(TNS) -- The California Supreme Court unanimously agreed on Wednesday to hear a lower-court case that some Internet companies say has the potential to chill free speech online.
The case was brought by San Francisco lawyer Dawn Hassell, who said a former client named Ava Bird posted defamatory reviews of her on Yelp. She sued Bird, who did not appear in court, and a San Francisco judge ruled that the reviews were indeed defamatory. The judge ordered Yelp to remove the reviews in a decision that was upheld by a second judge and a state appeals court.
But Yelp, as well as a who’s who of Internet companies, said the case would create a dangerous precedent, opening a pathway for people or companies to gut online content they find distasteful. It has not taken down the reviews, pending the appeal.
Aaron Schur, Yelp’s senior director of litigation, said in a statement that the San Francisco reviews site is happy the high court will hear the case: “We look forward to making our full arguments to the Court and explaining how the lower court's decision is ripe for abuse, contradicts long-standing legal principles, and restricts the ability of websites to provide a balanced spectrum of views online.”
Monique Olivier, a San Francisco lawyer who represented Hassell, said the lawsuit is being misrepresented as a free-speech issue.
“That simply is not the case,” she said. “The speech at issue here is not protected speech but speech adjudicated to be defamatory. There are decades of jurisprudence finding that defamatory speech is not protected by the First Amendment.”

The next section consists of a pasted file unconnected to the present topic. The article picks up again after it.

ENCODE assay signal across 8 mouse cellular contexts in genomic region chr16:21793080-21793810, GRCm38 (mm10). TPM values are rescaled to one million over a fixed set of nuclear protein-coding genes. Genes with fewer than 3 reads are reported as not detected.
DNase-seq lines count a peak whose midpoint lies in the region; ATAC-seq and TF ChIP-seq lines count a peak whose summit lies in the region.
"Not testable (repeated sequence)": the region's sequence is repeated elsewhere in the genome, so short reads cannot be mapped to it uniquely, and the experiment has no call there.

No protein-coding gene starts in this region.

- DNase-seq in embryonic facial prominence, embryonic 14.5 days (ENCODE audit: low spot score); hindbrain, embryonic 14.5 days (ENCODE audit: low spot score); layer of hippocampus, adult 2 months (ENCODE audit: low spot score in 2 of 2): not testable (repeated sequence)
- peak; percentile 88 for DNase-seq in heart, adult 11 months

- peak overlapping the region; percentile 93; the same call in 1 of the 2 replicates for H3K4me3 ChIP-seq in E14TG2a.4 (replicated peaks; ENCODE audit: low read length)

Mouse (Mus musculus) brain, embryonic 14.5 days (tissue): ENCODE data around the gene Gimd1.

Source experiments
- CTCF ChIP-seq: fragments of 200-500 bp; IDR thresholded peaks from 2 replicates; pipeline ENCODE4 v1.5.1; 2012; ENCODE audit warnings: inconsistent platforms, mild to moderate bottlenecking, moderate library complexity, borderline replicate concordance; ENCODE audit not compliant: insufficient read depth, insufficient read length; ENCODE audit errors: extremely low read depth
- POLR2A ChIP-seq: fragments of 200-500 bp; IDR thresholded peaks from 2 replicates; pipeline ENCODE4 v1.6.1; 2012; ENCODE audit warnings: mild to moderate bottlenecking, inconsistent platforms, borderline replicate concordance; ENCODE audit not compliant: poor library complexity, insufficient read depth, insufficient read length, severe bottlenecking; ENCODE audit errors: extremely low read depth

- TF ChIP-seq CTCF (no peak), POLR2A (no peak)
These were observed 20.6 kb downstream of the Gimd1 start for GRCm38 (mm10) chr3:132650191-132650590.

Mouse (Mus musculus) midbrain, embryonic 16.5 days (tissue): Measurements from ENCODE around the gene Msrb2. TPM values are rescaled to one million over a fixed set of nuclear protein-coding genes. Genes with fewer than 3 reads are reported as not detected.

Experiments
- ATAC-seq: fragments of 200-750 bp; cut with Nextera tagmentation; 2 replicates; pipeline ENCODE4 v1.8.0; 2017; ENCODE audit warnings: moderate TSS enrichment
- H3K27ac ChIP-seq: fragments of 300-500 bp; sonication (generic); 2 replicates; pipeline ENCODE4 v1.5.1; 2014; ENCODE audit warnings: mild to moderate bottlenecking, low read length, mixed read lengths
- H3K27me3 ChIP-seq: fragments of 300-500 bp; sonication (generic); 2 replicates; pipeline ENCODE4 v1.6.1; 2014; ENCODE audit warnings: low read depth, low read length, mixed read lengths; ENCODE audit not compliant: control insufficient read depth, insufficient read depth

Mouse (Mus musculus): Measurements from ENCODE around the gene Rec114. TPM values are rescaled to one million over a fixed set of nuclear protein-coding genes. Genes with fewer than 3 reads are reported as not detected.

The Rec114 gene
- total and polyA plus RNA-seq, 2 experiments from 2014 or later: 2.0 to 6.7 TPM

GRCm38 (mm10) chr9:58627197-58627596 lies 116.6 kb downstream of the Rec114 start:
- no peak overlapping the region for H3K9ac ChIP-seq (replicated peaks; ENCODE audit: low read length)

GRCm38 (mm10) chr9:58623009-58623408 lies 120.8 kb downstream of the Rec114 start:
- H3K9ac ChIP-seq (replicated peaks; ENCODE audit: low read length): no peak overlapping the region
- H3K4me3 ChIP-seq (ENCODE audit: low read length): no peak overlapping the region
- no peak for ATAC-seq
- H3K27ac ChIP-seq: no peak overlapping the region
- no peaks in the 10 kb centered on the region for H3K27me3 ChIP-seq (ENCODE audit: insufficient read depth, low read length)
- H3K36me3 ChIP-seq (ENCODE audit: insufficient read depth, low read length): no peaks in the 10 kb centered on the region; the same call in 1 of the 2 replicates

Eric Goldman, co-director of the High Tech Law Institute at Santa Clara University, had a different take.
“You could imagine the floodgates opening up with businesses trying to do exactly what Hassell did to get rid of unwanted reviews on any user-generated content site anywhere on the Web,” he said.
Basically the case creates a playbook that other businesses could use to remove unwanted content, Goldman said. “Step 1: Business sues review author. Step 2: Review author doesn’t appear in court or agrees to drop out of the case. Step 3: Business asks the court for an injunction requiring removal of the review.”
Since Bird, the reviewer, did not appear in court, Goldman said that meant the original court only heard one side of the case — that of Hassell — and therefore was more likely to rule for that side by default, finding that the material was defamatory and targeting it for removal. But Olivier said that the decision was based on evidence and testimony for Hassell’s side, and was not a default judgment.
Yelp was not a party to the original lawsuit and so did not get a day in court to make its case.
“The California appeals court said Yelp had no standing to protest an injunction against it,” Goldman said. “That contradicts basic due process that we learned in kindergarten. Yelp was ordered to do something without ever having a chance to tell the court its side of the story.”
The appeals court said that the case did not violate the 1996 Communications Decency Act, a federal law that shields Internet companies for liability for online content, because Yelp was not declared liable, but simply ordered to remove the disputed content.
The state Supreme Court is likely to take at least a year to issue a ruling.
Many Internet companies are watching the case with keen interest.
The lower-court ruling could be used to “silence a vast quantity of protected and important speech,” Facebook, Twitter and Microsoft wrote in a letter to the California Supreme Court last month.
©2016 the San Francisco Chronicle Distributed by Tribune Content Agency, LLC.